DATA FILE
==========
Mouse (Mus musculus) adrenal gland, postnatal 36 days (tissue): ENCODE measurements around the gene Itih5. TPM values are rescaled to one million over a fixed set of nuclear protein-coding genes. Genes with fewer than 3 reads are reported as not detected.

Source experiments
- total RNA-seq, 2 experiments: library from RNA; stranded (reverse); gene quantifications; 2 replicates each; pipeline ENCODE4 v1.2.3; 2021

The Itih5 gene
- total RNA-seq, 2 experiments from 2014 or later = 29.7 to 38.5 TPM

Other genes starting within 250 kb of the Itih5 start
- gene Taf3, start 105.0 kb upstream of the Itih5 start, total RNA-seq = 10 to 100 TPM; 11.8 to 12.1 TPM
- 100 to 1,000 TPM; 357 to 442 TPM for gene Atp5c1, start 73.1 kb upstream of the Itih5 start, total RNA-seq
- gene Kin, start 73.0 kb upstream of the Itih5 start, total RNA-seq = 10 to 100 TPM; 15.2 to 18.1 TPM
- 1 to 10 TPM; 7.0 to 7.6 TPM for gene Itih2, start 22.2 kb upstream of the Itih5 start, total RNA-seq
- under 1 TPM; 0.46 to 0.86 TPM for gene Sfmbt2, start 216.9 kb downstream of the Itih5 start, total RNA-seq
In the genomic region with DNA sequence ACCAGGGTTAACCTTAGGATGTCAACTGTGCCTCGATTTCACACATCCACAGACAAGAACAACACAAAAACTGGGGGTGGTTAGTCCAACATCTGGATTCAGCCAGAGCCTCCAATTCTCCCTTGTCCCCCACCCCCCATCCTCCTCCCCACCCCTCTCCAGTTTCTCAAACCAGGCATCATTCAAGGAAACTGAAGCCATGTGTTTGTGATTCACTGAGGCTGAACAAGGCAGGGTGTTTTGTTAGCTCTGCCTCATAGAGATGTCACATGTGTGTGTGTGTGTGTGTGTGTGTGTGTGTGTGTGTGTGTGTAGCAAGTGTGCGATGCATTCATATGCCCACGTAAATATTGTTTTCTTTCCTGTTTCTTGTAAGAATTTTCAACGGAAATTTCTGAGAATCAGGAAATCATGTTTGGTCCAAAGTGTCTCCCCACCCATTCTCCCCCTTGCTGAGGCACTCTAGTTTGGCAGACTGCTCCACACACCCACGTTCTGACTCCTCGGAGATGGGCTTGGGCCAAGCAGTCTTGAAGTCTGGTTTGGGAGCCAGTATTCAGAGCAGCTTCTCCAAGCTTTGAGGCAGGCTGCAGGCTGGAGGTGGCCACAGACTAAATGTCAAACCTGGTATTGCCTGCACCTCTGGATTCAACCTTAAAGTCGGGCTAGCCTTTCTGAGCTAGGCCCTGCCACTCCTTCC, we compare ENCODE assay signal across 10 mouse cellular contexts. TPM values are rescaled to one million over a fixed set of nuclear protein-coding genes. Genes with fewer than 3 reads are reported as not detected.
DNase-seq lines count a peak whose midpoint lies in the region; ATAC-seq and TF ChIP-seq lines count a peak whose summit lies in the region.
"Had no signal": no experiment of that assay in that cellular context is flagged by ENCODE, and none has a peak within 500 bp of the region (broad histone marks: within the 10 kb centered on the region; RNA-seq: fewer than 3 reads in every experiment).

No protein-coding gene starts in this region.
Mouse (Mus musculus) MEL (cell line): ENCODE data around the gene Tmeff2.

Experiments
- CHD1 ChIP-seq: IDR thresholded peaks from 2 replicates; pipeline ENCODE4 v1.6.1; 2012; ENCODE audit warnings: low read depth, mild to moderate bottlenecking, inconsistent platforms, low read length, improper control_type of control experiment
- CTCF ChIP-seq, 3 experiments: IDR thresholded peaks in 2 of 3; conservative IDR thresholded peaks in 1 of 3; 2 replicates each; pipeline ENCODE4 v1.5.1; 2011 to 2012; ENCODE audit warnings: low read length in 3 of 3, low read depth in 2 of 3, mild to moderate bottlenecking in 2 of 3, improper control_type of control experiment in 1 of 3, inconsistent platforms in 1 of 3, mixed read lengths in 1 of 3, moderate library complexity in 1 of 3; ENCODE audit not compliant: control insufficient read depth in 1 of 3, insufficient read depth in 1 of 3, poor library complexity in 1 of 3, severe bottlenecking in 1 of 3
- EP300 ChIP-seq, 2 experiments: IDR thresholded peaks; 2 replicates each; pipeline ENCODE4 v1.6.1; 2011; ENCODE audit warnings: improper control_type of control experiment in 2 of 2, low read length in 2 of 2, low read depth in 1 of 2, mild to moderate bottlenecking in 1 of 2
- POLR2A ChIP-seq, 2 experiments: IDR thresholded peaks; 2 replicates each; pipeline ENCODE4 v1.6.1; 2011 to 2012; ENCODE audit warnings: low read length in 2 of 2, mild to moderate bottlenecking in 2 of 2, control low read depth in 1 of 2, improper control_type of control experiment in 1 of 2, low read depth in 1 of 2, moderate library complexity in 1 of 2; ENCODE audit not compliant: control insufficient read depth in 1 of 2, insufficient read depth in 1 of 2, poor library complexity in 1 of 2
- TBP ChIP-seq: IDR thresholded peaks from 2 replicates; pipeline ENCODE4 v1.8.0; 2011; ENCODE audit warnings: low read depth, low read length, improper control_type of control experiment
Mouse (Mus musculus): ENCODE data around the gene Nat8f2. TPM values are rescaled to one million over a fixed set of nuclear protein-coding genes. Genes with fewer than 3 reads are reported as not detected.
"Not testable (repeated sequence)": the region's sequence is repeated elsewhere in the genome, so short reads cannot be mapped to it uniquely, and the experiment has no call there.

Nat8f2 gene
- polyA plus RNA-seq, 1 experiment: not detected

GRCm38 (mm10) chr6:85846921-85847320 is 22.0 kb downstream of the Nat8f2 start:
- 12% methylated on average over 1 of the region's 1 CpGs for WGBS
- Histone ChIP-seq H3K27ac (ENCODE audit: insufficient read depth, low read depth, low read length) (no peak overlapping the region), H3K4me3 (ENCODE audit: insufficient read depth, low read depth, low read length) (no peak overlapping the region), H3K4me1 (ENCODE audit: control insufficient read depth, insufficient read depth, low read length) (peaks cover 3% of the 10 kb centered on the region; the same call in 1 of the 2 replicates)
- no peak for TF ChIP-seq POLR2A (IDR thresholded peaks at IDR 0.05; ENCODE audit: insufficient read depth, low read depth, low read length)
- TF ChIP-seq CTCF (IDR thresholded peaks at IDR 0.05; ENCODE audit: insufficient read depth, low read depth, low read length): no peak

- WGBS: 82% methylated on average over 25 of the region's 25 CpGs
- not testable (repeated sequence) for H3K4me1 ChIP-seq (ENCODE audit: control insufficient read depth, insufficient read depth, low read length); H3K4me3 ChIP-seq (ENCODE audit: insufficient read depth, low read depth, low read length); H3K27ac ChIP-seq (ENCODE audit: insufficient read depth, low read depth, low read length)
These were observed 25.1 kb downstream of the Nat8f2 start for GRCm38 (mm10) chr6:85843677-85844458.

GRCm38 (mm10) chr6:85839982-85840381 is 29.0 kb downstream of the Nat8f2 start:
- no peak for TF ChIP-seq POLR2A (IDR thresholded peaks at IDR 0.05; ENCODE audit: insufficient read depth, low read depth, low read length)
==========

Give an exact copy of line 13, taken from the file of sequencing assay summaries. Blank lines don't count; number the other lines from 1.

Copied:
DNase-seq lines count a peak whose midpoint lies in the region; ATAC-seq and TF ChIP-seq lines count a peak whose summit lies in the region.